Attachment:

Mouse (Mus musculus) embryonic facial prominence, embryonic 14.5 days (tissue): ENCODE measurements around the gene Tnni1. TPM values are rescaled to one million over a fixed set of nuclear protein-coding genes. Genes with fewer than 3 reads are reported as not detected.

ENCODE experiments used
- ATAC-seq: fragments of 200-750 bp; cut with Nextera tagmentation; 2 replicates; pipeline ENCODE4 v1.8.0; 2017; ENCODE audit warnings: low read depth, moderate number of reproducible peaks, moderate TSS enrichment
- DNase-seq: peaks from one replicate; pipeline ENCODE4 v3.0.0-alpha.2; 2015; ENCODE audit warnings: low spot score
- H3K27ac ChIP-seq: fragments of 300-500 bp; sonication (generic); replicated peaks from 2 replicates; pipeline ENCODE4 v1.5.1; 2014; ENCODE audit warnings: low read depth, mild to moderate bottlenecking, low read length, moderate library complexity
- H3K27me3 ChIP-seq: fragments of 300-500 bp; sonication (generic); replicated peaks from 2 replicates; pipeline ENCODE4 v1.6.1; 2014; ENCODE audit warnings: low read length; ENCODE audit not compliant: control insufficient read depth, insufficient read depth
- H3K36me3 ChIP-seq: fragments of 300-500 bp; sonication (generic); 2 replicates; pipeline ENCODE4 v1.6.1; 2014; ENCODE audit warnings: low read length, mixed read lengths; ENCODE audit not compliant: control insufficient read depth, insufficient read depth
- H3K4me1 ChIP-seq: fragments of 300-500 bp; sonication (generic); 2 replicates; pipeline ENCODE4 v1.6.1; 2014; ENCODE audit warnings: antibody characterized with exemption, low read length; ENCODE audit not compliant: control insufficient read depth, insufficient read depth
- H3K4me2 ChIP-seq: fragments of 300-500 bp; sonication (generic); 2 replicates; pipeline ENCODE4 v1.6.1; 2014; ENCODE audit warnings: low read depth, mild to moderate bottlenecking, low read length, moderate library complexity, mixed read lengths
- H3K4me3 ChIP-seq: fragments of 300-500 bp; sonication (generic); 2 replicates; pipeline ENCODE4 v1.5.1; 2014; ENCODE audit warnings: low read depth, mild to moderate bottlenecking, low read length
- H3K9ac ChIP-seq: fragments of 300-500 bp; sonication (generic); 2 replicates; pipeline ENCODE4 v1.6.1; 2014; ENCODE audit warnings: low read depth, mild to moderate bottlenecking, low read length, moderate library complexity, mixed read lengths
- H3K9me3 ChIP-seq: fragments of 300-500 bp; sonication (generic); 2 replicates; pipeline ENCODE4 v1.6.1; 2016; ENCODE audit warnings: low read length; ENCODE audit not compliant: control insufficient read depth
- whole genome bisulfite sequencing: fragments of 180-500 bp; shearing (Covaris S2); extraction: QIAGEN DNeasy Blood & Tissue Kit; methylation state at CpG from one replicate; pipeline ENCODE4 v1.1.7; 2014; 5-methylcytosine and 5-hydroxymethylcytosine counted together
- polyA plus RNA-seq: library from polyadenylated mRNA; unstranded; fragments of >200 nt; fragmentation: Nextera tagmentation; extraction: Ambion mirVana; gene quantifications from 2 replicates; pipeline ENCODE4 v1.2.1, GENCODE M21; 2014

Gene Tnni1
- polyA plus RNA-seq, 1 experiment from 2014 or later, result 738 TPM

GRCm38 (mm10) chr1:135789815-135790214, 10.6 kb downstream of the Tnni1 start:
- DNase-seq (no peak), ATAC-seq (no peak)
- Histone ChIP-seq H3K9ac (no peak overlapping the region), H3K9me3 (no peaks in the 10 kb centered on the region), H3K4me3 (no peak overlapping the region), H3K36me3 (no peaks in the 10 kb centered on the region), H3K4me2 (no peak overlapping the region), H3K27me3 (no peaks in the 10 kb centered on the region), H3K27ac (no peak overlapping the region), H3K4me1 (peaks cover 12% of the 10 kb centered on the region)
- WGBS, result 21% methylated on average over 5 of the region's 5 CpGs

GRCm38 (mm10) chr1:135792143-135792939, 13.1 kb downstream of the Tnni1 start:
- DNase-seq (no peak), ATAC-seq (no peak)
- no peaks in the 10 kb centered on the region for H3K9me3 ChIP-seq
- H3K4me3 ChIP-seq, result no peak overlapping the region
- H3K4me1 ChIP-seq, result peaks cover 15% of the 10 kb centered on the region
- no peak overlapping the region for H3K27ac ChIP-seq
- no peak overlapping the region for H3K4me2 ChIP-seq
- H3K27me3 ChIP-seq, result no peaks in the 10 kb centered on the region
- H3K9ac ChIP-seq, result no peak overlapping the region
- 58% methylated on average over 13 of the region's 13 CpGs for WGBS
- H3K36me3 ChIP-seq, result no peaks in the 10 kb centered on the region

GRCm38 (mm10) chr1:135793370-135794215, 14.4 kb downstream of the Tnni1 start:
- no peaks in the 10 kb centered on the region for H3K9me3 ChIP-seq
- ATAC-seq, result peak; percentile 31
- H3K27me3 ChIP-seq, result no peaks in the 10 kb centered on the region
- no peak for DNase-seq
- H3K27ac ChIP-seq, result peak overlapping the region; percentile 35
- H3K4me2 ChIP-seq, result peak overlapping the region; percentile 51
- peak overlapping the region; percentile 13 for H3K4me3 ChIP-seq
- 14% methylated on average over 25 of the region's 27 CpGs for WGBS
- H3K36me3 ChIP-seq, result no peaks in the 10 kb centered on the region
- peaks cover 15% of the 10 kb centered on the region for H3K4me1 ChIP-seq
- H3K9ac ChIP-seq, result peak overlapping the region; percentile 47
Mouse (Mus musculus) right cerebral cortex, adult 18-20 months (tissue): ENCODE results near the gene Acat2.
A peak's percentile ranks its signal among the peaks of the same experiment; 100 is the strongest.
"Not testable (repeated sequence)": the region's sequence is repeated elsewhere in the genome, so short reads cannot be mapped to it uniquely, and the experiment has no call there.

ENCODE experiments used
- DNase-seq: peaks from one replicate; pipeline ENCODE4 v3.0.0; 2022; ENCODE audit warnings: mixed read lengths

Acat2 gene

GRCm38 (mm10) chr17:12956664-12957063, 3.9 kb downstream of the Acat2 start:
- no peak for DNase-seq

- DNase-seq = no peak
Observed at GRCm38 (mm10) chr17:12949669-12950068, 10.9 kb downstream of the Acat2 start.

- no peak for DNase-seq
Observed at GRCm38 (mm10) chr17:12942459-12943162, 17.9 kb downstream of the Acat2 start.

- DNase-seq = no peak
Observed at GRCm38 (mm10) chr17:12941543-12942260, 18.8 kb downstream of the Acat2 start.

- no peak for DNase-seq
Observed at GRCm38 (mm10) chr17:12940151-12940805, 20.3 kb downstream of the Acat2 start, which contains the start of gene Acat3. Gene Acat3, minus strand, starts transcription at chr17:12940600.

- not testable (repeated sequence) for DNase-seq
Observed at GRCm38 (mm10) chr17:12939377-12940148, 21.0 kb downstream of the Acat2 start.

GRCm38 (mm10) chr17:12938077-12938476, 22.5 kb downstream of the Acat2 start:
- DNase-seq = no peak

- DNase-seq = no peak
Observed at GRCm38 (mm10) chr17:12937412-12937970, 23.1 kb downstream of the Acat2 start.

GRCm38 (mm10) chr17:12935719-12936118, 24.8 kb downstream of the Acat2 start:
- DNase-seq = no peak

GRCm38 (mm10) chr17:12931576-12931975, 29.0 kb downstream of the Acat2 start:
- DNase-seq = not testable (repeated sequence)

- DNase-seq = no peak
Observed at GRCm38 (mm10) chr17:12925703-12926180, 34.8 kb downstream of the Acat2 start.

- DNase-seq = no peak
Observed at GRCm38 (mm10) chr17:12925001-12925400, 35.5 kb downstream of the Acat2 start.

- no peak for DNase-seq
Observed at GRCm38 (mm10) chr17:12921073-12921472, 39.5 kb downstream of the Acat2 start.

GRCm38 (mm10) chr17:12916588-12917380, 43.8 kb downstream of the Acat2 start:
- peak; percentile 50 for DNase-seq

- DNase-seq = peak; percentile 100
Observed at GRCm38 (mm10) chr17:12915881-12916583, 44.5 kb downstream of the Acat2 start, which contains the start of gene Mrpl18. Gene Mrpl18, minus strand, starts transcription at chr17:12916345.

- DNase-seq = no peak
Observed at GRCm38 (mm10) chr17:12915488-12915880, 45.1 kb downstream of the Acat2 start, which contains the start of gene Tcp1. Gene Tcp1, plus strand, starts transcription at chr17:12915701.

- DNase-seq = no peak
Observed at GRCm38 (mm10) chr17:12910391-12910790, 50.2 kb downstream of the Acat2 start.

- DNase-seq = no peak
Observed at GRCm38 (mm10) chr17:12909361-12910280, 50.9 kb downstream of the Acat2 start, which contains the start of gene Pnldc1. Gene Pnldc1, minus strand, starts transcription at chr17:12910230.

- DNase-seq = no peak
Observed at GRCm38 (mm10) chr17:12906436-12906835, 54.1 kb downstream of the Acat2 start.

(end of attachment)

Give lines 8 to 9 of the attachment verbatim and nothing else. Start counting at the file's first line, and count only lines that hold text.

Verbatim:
- H3K4me1 ChIP-seq: fragments of 300-500 bp; sonication (generic); 2 replicates; pipeline ENCODE4 v1.6.1; 2014; ENCODE audit warnings: antibody characterized with exemption, low read length; ENCODE audit not compliant: control insufficient read depth, insufficient read depth
- H3K4me2 ChIP-seq: fragments of 300-500 bp; sonication (generic); 2 replicates; pipeline ENCODE4 v1.6.1; 2014; ENCODE audit warnings: low read depth, mild to moderate bottlenecking, low read length, moderate library complexity, mixed read lengths